member his fervent love for the Lowell 
Club. How regularly he attended its 
meetings. His masterful way of saying 
things and doing things for the benefit 
of the club, his dignity and courtly 




bearing, and his strict discipline, without 
his ever showing the slightest suspicion 
that he was not appreciative of the im- 
portance of his position at every meet- 
ing and all the time. There wasn't 
anything silly or frivolous about our 
first president in any relation he bore 
to the club. He was dignified, conser- 
vative, at times inclined to be austere, 
but always a gentleman, and the Lowell 
Club of later years owes much of its 
success to the solid foundations laid at 
the beginning, and largely through the 
personal influence of Rhyland E. Salis- 
bury. He was then principal of our 
village school, a man of many accom- 
plishments and very high ability. Al- 
though he left us long ago, his work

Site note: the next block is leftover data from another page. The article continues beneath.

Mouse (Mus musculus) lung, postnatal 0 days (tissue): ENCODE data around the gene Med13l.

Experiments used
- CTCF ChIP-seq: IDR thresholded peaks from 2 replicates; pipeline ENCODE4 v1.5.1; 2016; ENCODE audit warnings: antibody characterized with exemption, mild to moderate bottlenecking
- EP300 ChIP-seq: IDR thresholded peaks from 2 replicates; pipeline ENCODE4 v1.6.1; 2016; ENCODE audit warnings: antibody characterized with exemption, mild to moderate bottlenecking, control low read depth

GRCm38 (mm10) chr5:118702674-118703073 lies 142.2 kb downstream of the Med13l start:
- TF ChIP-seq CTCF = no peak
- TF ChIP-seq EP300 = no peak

remains, and those of us who knew him 
remember him with admiration and 

Miss Laura Pinneo was our first vice- 
president. She came from Prattsburg, 
where several of our most valued mem- 
bers first saw the light of day, and was 
for years a teacher in our Union School. 

Miss Pinneo was one of the most be- 
loved of the many excellent teachers 
Wayland has given to the world, fool- 
ishly permitting them to leave us be- 
cause of a false economy on the part of 
many people who think a teacher should 
work for $ a week, and pay for 
their board and washing out of it, but 
she was here long enough to stamp on 
the minds of many of Wayland's boys 
and girls the impress of her strong char- 
acter. Miss Pinneo now resides at 
Kingston, in this state, where she has a 
position of i.riportance in the city 
schools. Our first secretary was Verne 
St. John. He was, until recently, living 
in Livingston county, has married, and 
divides his time about equally between 
his duties in the school-room and try- 
ing to keep out of jail for thrashing un- 
ruly students. 

The first treasurer of the Club was 
this writer, who is still here as a living 
proof that he did not abscond with the 
Club's finances. 

The first regular program was ren- 
dered at the meeting held March 4,